When a Stranger Calls Back

Even people who have never seen When a Stranger Calls could probably tell you about it. The 1979 film has one of the most famous moments in horror history, when a police officer tells a young babysitter that he's traced the menacing calls she's been receiving, and they're coming from inside the house! In 1993, Showtime aired a sequel, When a Stranger Calls Back. Scream Factory's Blu-ray release presents the movie in two formats – the original 1.33 TV aspect ratio and a more cinematic 1.85 ratio – and supplements it with some fun bonus features.

Jill Schoelen, who was a staple of low-budget genre flicks in the late '80s and early '90s, plays Julia. While babysitting the children of a doctor and his wife, she becomes unnerved by a guy knocking on the door. He claims that his car broke down and that he just wants to use the phone. Julia is suspicious, refusing to let him in. The man becomes more aggressive, eventually getting inside the home and kidnapping the kids.

The story then jumps ahead several years. Julia is in college. She believes that the psycho, who was never apprehended, has been breaking into her apartment. Not so coincidentally considering this is a sequel, the campus counselor is Jill Johnson (Carol Kane), the babysitter from the original. She brings in old friend John Clifford (Charles Durning), the detective who caught her own tormentor, to help figure out who the guy is.

When a Stranger Calls Back is very much a made-for-cable movie. It's not particularly good, but it's not terrible, either. If you're in the mood for a lightweight thriller that doesn't require a lot of thought (or your full attention), it'll do just fine.

The first twenty minutes, with Julia trying to fend off the door-knocker, are fairly suspenseful. One or two good jolts can be found here. The middle section is a little duller, as the characters look for clues about the psycho. The last twenty minutes, meanwhile, go in an incredibly bonkers direction that's dumb, yet also undeniably amusing. They involve ventriloquism, theatrical makeup, and the bad guy employing a method of hiding in plain sight so implausible that you may find yourself unable to stifle a laugh. (Although it may be a gleeful laugh.)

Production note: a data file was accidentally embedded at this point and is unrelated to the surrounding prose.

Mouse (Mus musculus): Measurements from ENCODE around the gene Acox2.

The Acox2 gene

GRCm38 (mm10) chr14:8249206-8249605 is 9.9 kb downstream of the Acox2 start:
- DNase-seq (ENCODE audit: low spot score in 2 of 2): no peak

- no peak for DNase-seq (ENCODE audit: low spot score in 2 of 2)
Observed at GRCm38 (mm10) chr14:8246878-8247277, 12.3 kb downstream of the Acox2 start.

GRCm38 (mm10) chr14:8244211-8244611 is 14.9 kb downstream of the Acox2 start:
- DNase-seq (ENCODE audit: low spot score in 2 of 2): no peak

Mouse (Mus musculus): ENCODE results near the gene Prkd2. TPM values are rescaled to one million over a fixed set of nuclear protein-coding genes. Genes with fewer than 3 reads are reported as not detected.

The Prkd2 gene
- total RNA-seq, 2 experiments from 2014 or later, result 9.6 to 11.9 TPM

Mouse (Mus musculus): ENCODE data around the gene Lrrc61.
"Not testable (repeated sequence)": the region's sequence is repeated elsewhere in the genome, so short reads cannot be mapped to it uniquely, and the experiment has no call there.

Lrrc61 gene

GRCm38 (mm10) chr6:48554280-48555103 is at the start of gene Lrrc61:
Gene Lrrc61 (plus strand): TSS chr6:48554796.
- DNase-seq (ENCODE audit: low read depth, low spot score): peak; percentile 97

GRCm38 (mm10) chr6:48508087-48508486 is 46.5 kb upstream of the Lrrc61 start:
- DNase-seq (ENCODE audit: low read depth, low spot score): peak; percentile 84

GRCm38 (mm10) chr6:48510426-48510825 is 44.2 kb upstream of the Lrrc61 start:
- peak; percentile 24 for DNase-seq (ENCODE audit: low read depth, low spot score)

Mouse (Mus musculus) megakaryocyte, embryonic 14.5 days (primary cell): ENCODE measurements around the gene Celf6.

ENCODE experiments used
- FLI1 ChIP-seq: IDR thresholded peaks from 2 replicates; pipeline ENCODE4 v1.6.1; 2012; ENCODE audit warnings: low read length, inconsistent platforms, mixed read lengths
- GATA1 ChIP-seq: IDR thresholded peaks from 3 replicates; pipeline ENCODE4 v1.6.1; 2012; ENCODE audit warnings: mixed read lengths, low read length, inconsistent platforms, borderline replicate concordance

When a Stranger Calls Back is a good reminder of what a fine actress Carol Kane is. Most of us associate her with comedy. Here she is in a dramatic role, delivering a performance that's impressively nuanced. Her work is easily the highlight. Otherwise, the film contains a few off-kilter delights and a few stretches of monotony. It's watchable, yet unremarkable.

Bonus Features:

Aside from the two aspect ratio choices, Scream Factory's Blu-ray boasts a good-looking new 2K scan of the original film elements. There are some cool supplementary materials, starting with a 14-minute interview with director Fred Walton. He discusses how the sequel was developed and expresses unhappiness with his film's final scene – a happy ending imposed by the executives at Showtime.

Kane is the focus of an 8-minute interview. She talks about playing Jill Johnson again years after the original. The actress also shares fond memories of co-star Charles Durning. Jill Schoelen is interviewed for a segment, too. Like Kane, she expresses admiration for Durning. She additionally offers some overall thoughts on When a Stranger Calls Back and the manner in which it has grown a cult audience since its initial release.

Rounding out the package is “The Sitter,” Walton's 21-minute short film that served as the basis for When a Stranger Calls, as well as the trailer for this sequel.

For more information on this and other great titles, please visit the Scream Factory website.


When a Stranger Calls Back is rated R for terror/violence, and for some nudity and language. The running time is 1 hour and 34 minutes.